Letter from Reader: On Schizoaffective
Recovered Post: December 19, 2012
You seem to be able to deal with your illness in a very positive way. I have schizoaffective disorder and nine years ago a severe psychotic episode completely destroyed my life. It had been twenty-one years since my last severe episode, and I had built a fulfilling and happy life. The curse of this disease came back to haunt me in such a profound and disturbing way that it has made me the anti-thesis of who I used to be, and I just don’t see the way back. What happened to me would make a very dramatic story because in those nine years I’ve turned from a very dynamic and positive person, into an alcoholic tramp; a ghost that haunts the city that I live in. The trouble is I’m not a writer. I was a systems analyst/software developer before the episode. The psychosis caused a lot of damage to my confidence as an IT professional, because it was triggered by corruption and racism within the organization that I worked for. When I look at a guy like you, who copes so well, it makes me wonder why didn’t I? I allowed my illness to erase me from the system, when I believed I was so I could overcome anything. But I couldn’t overcome the loss of my family who became afraid of me, and my illness. I used to be a funny, happy, sexy guy. Now I’m the most boring, miserable and depressed loser on the planet. I punish myself in my mind everyday for the inherent weakness in my brain that destroyed my life. I wish I could see it like you do, but the psychosis was so Apocalyptic to my identity, that it came across as an extinction level event. I study Astrology and my birth chart explains the whole thing to me. The problem is that science doesn’t recognize Astrology as a psychological tool. Science doesn’t see what it can’t prove. Anyway, as a very lonely guy that truly now see’s the irony in my life, I’m glad that there are people like you out there, who have the strength not to let the curse of this illness defeat them. It makes me think that maybe it’s not too late for a poor sap like me.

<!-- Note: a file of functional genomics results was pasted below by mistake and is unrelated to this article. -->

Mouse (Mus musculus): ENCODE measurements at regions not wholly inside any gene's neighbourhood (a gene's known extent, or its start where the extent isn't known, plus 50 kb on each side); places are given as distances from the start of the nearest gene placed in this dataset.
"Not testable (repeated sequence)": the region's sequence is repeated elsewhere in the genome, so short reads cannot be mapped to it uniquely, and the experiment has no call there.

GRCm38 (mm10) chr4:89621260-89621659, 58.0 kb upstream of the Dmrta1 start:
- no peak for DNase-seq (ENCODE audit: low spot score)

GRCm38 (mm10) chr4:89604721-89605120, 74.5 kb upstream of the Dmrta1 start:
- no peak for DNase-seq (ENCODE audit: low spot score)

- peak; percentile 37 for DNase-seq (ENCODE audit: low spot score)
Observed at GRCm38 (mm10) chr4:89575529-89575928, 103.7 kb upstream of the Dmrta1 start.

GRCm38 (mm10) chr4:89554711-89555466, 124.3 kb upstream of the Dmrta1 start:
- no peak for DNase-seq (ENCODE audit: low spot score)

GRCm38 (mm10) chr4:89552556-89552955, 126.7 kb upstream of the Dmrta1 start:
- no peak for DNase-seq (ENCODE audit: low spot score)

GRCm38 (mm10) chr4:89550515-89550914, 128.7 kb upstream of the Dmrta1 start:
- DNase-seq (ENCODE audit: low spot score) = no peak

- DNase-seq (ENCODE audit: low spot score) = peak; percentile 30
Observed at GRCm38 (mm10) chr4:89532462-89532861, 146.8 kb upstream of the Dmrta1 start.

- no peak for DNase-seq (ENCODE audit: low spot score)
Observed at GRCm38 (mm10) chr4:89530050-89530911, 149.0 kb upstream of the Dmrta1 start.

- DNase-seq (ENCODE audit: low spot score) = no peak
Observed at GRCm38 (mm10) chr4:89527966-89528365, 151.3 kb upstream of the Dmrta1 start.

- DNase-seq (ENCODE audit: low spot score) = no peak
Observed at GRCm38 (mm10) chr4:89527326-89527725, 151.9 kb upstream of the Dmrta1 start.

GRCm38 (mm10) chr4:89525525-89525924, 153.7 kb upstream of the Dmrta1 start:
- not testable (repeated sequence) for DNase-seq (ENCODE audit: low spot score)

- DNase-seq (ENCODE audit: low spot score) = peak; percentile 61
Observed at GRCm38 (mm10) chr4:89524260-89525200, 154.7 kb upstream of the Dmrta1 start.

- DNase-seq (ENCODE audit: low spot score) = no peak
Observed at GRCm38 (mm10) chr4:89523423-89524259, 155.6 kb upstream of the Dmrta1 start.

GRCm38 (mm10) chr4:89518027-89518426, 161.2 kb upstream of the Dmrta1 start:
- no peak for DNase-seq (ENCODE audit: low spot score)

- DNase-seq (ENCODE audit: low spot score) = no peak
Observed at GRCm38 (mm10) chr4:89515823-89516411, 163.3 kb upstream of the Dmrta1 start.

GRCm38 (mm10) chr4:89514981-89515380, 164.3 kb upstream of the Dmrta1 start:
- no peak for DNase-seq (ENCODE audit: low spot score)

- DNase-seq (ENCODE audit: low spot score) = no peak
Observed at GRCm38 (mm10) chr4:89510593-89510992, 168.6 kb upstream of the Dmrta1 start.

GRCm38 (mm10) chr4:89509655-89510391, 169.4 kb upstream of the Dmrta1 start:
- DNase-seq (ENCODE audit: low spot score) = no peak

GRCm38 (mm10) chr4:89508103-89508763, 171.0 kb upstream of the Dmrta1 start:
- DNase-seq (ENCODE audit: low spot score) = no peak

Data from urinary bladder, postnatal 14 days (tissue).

I wish you good health and long may you continue. [—A.B.]